Sat October 20, 2018
Advertisement
Can't connect right now! retry

add The News to homescreen

tap to bring up your browser menu and select 'Add to homescreen' to pin the The News web app

Got it!

add The News to homescreen

tap to bring up your browser menu and select 'Add to homescreen' to pin the The News web app

Got it!
Must Read

Editorial

October 14, 2018

Share

Advertisement

Violence and votes

Manan Wani, the Hizbul Mujahideen commander who was killed by Indian security forces on Thursday, was emblematic of the spirit of the Kashmiri liberation movement. Until last year, he was studying for his PhD in geology at Aligarh Muslim University. However, he decided he was left with no choice but to fight against the illegal occupation of his land. It seems he has now paid the ultimate price for that. Like Burhan Wani before him, in death Manan will likely become a symbol of hope for a younger Kashmiri generation that is no longer willing to tolerate the daily abuses and humiliation of the Indian occupation. Despite a complete media blackout imposed by India, thousands turned out for Manan’s funeral and observed a day of mourning on Friday. His killing yet again shows that India is not even trying to feign concern for the legitimate grievances of the Kashmiri people. The Indian state tries to deflect any criticism of its abysmal human rights record by trying to tar the home-grown liberation movement in Kashmir as terrorists working at the behest of Pakistan. But Manan’s own words from last year, when he explained why he was quitting his doctorate to take up arms against the occupying force, show that the desire for freedom rests in all Kashmiri hearts irrespective of any Pakistani involvement.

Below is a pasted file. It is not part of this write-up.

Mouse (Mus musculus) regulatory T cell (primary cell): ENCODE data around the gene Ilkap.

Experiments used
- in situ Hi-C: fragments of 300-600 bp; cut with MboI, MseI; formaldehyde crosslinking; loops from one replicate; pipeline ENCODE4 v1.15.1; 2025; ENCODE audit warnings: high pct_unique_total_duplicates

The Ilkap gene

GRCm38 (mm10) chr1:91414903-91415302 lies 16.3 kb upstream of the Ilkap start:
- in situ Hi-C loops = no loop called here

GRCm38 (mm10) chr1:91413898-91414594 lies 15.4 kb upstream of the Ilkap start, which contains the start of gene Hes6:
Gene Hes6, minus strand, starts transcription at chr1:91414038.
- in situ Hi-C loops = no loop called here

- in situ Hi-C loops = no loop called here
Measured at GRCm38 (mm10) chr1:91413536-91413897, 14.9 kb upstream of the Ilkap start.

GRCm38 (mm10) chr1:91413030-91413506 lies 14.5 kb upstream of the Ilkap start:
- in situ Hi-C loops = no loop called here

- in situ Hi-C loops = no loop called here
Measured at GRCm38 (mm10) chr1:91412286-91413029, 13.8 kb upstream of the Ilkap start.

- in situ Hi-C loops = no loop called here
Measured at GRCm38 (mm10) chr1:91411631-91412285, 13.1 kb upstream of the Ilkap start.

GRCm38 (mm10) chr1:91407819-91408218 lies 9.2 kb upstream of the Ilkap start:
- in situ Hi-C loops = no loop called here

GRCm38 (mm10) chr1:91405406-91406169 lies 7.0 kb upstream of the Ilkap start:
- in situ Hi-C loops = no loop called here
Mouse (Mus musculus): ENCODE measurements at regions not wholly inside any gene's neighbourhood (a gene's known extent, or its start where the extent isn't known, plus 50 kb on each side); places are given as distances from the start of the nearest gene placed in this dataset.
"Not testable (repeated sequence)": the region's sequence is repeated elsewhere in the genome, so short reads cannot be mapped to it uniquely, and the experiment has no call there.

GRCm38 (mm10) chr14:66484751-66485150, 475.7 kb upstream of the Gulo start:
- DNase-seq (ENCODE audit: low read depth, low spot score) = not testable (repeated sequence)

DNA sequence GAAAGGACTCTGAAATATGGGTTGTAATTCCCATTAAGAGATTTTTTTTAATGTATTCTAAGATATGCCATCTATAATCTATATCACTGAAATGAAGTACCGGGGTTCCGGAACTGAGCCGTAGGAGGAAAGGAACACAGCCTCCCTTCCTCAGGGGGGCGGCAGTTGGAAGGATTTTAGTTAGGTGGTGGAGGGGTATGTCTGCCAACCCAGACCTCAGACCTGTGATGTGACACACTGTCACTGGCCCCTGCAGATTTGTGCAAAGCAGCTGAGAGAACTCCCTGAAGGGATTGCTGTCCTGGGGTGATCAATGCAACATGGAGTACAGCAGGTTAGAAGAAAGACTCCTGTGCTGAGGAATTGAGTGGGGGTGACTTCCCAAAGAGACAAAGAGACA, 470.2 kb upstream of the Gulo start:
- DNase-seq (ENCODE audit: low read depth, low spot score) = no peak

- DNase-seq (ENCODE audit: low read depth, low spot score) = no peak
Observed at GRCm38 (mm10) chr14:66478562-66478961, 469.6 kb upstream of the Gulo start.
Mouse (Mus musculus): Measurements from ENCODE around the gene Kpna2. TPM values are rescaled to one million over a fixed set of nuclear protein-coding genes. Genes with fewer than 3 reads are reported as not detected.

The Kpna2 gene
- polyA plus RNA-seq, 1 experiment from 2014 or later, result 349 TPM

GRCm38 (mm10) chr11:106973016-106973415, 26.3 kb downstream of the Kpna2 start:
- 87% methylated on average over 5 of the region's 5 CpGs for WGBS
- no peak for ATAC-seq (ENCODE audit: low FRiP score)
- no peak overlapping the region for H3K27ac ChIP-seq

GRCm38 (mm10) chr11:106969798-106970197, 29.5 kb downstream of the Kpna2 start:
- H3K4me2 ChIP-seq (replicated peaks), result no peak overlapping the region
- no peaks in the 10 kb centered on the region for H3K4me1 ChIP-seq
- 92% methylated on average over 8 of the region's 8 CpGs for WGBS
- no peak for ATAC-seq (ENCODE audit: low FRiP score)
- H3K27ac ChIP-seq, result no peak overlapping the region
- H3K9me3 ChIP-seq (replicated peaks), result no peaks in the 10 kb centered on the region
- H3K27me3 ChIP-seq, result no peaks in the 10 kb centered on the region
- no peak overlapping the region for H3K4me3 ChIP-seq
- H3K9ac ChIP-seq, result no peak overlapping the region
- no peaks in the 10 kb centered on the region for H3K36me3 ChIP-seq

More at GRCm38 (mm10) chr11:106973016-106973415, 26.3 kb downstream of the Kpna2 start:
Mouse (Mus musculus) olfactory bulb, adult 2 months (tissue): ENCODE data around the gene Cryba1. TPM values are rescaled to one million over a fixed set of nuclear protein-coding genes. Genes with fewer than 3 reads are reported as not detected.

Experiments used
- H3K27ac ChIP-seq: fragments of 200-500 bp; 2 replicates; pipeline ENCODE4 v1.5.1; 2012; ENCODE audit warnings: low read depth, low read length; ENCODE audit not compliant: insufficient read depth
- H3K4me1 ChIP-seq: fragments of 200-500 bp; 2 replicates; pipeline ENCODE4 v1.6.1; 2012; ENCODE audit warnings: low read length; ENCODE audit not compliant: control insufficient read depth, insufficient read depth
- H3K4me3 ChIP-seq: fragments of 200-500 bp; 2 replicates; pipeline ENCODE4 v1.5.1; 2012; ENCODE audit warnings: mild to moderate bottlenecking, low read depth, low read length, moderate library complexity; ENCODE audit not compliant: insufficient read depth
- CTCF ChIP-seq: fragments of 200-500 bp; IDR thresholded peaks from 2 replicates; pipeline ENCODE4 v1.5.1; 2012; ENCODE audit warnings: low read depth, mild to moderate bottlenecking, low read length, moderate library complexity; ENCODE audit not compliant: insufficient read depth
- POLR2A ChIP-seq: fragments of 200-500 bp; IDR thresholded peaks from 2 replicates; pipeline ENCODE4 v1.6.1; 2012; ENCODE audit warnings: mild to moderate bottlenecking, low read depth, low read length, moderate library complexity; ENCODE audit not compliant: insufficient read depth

Manan’s killing also exposes the ongoing local elections in Kashmir as a farce. Two of the four phases of the election have now been completed and turnout in the Kashmir valley has been estimated at three percent as opposed to 76 percent in Jammu. The third phase of the elections began on Saturday amidst a massive crackdown, calling into further question the legitimacy of the polls. The first local government polls in 13 years in occupied Kashmir are hardly worth the name as even the two main pro-India political parties – the National Conference and the People’s Democratic Party – are boycotting the elections. Both parties are worried that the exclusive citizenship law, which allows the Jammu and Kashmir legislature to define permanent residents of Kashmir in a way that does not change the demographics of the area, will be repealed by the government or the Supreme Court. The BJP has used Kashmir as a way of shoring up its Hindutva support in India ahead of next year’s elections. Its anti-Muslim rhetoric is at its peak in Kashmir and it has ramped up human rights abuses in the hope of winning extremist support. Once again, the international community is averting its gaze from the daily atrocities in this conflict region.

Advertisement

Comments

Advertisement
Advertisement

Topstory

Opinion

Newspost

Editorial

National

World

Sports

Business

Karachi

Lahore

Islamabad

Peshawar